"I made a statement at the beginning of this year that 'A crisis is a terrible thing to waste.' I believe we have the capacity to meet this challenge as well as destiny on our side. Now is our moment. I hope you will engage your ideas for how we continue to realize our dreams," Smith said.

            Smith also provided preliminary information about an economic impact study that will soon be released. The report details how important SRU is to the regional economy and provides a positive economic impact on tax dollars invested at the University.

            The initial report shows the SRU Service Area receives approximately $334.4 million in added income each year due to the activity of the University and its alumni. Smith said when the plan is released in a few weeks, it would document "how Slippery Rock University is an economic engine for the region."

            Trustees presented a resolution honoring Josh Rizzo, a communication major from Irwin and editor of The Rocket, the SRU weekly student newspaper, for his recent recognition as the Arthur Barlow National Student Journalist of the Year as selected by the Society of Collegiate Journalists, the national journalism honorary. The award was presented last month at the society's annual convention.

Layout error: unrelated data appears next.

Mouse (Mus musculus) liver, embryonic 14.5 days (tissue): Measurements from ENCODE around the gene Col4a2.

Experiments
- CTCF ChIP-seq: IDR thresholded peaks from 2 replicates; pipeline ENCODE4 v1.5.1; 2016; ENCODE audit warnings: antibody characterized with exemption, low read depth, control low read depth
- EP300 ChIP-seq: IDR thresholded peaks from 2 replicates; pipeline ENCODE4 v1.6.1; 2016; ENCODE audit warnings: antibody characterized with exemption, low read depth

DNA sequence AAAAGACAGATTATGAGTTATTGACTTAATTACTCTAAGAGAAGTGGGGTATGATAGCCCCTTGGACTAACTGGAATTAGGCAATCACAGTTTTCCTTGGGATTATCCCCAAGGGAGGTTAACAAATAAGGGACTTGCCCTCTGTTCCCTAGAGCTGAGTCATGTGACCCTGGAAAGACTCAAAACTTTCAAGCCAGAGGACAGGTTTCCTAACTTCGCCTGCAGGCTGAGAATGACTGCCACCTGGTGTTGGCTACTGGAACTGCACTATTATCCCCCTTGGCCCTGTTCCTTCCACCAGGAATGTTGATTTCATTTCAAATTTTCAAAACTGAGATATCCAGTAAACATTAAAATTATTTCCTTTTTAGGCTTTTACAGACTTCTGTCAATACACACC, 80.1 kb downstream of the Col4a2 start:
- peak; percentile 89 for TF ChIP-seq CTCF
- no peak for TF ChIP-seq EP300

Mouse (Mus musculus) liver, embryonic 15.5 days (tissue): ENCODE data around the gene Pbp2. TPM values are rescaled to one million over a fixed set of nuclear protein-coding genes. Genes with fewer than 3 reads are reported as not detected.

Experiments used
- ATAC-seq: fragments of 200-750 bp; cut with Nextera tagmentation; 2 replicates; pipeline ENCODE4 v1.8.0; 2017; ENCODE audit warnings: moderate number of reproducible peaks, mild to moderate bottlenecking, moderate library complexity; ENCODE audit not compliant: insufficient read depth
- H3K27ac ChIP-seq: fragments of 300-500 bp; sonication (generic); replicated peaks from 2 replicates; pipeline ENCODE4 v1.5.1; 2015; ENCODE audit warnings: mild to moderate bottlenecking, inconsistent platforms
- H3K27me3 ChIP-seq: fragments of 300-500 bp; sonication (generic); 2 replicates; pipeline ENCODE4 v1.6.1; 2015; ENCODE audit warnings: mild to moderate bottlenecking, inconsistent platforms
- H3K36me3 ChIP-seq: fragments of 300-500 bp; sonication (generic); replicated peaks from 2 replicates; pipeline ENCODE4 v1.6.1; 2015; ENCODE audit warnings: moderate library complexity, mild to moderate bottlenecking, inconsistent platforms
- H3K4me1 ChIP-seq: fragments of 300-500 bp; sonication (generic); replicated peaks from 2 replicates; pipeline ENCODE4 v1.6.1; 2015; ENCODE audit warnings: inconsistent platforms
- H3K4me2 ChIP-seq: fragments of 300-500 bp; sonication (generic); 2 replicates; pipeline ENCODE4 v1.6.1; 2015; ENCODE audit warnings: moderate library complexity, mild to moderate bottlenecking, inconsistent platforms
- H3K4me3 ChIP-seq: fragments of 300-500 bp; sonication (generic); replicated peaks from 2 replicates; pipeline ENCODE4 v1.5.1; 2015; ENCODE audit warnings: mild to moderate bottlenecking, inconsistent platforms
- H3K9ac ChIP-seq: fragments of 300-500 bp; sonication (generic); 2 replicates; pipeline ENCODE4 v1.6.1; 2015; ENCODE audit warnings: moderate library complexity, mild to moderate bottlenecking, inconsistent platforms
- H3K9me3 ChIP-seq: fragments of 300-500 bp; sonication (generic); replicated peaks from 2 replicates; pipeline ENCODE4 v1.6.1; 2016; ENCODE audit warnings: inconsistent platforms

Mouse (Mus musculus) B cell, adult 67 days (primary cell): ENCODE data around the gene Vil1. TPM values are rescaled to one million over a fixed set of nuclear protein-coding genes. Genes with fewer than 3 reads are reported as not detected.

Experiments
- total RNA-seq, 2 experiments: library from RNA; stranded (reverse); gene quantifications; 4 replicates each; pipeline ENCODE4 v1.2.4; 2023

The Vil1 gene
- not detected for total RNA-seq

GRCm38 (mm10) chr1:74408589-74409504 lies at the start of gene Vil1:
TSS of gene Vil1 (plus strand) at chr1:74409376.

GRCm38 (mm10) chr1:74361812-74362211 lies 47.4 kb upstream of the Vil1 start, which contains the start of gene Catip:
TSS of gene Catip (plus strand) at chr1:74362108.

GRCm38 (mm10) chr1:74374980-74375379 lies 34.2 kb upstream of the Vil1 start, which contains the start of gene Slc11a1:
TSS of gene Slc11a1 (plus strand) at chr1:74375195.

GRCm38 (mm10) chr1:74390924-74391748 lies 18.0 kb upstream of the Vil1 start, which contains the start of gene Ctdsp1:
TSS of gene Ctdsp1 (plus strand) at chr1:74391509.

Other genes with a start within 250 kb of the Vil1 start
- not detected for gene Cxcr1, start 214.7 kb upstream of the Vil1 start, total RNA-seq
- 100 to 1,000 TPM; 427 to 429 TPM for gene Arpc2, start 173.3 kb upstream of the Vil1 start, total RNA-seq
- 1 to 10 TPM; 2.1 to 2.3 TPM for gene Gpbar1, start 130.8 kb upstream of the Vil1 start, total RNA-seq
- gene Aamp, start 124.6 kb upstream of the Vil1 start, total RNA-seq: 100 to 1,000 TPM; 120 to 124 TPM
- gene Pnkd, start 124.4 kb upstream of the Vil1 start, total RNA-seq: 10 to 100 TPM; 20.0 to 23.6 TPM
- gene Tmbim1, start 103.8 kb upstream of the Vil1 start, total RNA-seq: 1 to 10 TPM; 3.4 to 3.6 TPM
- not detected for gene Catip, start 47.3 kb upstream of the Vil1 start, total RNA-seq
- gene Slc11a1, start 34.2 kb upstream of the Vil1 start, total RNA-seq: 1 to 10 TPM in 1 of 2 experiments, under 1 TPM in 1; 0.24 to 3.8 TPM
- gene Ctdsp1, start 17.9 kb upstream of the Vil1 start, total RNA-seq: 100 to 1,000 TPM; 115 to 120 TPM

Council commended Rizzo for his exemplary leadership at the newspaper. The resolution was read by Trustee Eric Holmes.  

            Jessica Cosme, a political science major from Butler, was honored with a resolution citing her work as a student member of the council.

            The resolution noted that, "Cosme is a visible student leader both on and off the Slippery Rock University campus engaging in a multitude of activities and initiatives and has completed an internship with the speaker of the Pennsylvania House. She has been an active voice and engaged leader with the Feminist Majority Leadership Alliance, promoting events and engaging in campus activities on behalf of the student led organization and involved in a number of other campus organizations in addition to her council work." The resolution was read by Trustee Grace Hawkins.